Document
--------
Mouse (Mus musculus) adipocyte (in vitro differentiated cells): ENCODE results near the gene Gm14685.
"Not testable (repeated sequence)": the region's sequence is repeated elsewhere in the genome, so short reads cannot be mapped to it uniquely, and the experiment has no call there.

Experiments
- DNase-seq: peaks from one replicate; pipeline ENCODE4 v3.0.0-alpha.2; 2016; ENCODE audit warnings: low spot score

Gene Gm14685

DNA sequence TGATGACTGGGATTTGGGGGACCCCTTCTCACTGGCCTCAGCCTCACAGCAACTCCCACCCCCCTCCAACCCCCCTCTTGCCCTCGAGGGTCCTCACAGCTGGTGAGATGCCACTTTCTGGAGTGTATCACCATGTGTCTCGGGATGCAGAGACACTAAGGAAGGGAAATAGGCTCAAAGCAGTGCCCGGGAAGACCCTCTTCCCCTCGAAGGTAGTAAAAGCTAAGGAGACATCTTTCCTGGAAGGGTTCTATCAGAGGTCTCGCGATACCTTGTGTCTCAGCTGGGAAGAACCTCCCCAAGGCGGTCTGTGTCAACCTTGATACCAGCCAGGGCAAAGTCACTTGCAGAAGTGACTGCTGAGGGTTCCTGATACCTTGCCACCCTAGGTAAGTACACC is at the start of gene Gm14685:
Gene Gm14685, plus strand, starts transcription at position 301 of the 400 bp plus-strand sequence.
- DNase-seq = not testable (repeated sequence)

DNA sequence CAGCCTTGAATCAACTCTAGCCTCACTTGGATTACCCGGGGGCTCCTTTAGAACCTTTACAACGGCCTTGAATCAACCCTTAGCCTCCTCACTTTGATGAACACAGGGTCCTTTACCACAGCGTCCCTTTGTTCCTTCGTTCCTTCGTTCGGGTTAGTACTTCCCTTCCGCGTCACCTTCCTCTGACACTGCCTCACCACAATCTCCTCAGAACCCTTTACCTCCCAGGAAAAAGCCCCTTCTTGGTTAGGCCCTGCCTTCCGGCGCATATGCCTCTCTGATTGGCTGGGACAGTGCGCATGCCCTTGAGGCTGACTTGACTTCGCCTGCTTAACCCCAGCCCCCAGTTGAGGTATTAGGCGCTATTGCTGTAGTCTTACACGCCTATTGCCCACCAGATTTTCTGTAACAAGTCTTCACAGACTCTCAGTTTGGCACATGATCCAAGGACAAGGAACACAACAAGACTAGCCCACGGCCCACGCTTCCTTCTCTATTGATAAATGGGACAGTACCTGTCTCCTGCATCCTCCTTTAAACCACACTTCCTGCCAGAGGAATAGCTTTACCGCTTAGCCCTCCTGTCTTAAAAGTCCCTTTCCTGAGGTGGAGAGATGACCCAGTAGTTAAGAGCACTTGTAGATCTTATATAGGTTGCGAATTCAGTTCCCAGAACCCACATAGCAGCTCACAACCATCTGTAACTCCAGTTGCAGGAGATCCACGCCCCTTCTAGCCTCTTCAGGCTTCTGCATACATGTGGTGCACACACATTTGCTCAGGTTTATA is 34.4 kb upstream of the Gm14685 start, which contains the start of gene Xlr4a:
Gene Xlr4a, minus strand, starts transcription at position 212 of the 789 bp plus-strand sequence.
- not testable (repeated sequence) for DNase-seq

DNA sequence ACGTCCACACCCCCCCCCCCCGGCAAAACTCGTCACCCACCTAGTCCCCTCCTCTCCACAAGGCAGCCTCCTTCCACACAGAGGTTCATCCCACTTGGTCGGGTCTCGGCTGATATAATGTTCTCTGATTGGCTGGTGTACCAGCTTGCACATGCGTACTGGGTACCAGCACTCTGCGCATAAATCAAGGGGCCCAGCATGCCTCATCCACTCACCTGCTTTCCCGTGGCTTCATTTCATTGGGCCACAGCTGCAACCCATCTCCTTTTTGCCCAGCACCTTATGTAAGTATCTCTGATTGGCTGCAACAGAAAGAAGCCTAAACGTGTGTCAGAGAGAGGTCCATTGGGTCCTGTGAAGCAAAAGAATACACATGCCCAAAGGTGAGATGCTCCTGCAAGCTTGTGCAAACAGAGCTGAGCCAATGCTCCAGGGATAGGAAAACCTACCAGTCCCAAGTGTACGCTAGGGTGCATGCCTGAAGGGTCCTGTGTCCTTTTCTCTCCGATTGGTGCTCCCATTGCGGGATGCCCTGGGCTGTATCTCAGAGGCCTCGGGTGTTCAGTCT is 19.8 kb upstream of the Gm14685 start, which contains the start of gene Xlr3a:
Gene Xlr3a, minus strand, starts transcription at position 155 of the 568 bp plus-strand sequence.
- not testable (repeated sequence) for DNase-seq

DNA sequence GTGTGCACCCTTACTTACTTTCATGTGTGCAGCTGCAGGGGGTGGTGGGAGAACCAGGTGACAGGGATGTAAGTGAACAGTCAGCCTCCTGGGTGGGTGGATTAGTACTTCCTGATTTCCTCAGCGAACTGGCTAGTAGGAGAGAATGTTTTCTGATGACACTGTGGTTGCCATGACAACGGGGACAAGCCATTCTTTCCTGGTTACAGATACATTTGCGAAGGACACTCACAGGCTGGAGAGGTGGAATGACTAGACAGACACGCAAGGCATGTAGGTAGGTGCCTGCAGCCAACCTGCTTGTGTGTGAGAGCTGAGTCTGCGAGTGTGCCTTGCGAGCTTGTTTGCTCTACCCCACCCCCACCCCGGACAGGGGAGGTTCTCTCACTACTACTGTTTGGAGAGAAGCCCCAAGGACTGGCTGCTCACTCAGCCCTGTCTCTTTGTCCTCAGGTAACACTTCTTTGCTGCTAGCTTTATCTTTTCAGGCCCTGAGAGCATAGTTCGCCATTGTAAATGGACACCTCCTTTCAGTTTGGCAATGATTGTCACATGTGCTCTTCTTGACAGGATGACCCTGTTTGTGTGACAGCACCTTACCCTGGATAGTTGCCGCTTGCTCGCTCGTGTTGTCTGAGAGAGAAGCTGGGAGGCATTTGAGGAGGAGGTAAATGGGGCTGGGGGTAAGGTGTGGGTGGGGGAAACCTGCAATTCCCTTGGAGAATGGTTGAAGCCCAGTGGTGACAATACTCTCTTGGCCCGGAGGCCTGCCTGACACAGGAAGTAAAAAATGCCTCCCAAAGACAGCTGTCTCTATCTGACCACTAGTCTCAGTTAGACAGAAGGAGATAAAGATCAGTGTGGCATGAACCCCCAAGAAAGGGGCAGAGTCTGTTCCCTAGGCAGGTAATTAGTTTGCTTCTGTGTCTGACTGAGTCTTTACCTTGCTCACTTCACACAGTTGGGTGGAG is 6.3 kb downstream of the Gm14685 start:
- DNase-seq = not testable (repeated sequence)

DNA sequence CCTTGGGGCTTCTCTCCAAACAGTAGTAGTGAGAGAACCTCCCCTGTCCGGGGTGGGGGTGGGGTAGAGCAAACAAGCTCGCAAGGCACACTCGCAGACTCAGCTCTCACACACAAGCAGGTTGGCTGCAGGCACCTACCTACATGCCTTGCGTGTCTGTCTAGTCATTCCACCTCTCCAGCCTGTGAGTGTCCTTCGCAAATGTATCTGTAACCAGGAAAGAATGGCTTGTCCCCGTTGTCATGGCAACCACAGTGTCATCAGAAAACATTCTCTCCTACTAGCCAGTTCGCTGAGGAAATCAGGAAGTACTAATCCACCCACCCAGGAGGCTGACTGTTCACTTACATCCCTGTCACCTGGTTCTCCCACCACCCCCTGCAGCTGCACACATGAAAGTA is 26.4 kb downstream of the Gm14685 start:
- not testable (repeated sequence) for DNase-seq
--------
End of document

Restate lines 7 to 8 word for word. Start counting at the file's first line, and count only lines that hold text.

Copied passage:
Gene Gm14685, plus strand, starts transcription at position 301 of the 400 bp plus-strand sequence.
- DNase-seq = not testable (repeated sequence)